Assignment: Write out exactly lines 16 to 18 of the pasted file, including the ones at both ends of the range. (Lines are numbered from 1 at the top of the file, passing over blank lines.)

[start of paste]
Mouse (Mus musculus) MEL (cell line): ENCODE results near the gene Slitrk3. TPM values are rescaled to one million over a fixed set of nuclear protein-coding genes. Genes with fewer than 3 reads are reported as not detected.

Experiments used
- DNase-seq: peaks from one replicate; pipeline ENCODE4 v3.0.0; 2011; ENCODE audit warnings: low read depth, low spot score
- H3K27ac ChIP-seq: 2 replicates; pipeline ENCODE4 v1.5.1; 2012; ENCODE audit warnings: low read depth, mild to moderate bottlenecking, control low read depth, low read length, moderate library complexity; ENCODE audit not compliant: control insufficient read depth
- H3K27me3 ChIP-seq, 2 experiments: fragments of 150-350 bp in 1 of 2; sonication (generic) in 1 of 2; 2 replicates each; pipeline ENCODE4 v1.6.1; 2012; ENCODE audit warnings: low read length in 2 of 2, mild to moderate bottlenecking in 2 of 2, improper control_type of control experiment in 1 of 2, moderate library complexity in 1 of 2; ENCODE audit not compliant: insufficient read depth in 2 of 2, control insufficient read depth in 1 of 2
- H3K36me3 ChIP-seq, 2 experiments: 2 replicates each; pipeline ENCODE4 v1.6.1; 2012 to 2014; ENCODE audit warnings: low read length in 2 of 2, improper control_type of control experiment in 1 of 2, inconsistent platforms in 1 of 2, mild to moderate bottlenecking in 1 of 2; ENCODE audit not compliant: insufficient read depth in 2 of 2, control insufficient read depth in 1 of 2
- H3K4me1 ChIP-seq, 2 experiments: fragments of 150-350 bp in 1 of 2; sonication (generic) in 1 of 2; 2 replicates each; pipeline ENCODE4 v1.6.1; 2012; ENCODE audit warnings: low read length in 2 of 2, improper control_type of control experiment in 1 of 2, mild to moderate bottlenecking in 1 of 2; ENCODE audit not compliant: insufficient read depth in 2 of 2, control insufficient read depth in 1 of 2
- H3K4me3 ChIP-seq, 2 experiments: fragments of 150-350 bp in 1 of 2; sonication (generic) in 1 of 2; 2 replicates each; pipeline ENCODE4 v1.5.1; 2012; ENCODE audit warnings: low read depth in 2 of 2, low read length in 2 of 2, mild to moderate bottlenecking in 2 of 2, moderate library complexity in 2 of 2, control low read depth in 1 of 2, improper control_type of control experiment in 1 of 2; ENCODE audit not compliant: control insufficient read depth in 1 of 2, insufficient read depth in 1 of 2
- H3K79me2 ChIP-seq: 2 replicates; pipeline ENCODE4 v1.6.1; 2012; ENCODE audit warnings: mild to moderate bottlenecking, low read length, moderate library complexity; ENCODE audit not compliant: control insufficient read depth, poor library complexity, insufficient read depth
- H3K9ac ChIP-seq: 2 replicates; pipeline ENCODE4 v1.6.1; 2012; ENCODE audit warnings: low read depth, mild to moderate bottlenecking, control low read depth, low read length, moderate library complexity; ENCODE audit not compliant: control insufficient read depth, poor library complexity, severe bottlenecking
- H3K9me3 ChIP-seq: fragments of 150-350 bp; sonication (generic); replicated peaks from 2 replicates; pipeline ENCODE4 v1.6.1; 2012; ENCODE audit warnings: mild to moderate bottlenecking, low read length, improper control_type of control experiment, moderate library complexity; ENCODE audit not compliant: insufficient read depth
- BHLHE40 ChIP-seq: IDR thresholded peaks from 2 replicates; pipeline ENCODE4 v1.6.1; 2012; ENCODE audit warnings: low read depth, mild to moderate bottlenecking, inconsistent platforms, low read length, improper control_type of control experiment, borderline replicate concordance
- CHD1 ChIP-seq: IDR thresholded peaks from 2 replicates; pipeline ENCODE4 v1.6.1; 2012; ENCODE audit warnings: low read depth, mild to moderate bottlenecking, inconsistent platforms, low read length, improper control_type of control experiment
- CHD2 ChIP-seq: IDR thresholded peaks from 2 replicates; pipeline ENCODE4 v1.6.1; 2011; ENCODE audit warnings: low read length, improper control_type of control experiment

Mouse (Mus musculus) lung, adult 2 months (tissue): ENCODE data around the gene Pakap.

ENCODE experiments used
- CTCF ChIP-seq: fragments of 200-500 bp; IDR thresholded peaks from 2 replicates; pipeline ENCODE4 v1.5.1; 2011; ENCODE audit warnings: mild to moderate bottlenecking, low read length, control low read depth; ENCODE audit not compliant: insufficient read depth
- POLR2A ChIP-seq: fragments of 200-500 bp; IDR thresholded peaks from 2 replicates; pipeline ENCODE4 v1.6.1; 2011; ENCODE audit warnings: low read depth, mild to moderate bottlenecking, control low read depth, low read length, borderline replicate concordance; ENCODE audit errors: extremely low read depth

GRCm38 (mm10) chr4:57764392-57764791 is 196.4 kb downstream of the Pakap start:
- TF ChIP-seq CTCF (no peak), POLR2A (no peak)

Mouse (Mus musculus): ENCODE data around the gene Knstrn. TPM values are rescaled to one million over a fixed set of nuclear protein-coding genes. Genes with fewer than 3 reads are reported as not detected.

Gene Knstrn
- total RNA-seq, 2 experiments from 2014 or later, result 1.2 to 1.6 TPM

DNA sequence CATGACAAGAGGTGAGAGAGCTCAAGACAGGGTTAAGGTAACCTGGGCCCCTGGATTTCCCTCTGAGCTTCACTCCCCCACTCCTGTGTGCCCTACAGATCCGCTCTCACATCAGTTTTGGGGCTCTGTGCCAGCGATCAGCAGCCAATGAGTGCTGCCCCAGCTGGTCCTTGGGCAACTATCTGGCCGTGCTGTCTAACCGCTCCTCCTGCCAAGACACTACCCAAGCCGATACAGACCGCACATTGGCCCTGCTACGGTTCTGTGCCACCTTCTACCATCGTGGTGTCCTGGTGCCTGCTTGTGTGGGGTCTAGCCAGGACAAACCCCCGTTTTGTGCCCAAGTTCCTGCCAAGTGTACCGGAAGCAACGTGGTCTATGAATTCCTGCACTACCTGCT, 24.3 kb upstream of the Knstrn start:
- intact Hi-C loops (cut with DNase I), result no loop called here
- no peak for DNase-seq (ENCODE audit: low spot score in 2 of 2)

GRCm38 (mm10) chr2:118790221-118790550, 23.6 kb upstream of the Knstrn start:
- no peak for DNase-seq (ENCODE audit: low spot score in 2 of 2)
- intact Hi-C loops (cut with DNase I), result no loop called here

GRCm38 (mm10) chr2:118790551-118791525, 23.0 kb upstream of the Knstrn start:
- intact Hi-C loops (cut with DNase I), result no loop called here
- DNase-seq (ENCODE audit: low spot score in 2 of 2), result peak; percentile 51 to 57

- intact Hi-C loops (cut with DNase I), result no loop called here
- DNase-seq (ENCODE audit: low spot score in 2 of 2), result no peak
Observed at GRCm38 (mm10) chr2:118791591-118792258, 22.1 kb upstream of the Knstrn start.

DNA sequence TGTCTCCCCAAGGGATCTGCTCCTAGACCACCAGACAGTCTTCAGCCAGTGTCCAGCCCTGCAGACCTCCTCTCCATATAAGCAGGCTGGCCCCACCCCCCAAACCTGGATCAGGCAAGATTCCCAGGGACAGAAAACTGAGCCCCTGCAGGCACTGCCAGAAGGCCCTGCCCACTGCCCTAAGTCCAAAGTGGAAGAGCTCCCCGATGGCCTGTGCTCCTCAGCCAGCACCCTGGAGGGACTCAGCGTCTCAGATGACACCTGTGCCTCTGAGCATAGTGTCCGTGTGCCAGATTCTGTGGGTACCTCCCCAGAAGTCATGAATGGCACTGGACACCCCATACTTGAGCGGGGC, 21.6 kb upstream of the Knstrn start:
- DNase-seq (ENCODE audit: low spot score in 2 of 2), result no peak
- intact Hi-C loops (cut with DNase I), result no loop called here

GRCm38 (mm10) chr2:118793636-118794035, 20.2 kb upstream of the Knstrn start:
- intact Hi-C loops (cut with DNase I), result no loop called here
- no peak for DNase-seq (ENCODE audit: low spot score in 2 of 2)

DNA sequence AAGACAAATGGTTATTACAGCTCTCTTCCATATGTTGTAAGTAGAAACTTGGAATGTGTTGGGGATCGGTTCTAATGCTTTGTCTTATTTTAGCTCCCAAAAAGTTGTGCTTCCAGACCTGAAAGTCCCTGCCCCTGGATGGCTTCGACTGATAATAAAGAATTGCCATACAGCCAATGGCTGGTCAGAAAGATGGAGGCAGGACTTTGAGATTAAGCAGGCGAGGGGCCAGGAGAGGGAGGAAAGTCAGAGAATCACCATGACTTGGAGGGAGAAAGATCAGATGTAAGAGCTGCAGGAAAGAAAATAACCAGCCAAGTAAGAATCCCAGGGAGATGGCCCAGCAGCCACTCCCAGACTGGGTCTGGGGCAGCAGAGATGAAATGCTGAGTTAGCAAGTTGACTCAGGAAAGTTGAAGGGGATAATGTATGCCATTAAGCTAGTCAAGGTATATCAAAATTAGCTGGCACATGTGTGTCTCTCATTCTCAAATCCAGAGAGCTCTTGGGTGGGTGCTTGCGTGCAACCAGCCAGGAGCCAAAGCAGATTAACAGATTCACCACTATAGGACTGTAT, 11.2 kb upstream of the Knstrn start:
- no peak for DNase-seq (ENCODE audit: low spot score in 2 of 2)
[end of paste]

ENCODE experiments used
- CTCF ChIP-seq: fragments of 200-500 bp; IDR thresholded peaks from 2 replicates; pipeline ENCODE4 v1.5.1; 2011; ENCODE audit warnings: mild to moderate bottlenecking, low read length, control low read depth; ENCODE audit not compliant: insufficient read depth
- POLR2A ChIP-seq: fragments of 200-500 bp; IDR thresholded peaks from 2 replicates; pipeline ENCODE4 v1.6.1; 2011; ENCODE audit warnings: low read depth, mild to moderate bottlenecking, control low read depth, low read length, borderline replicate concordance; ENCODE audit errors: extremely low read depth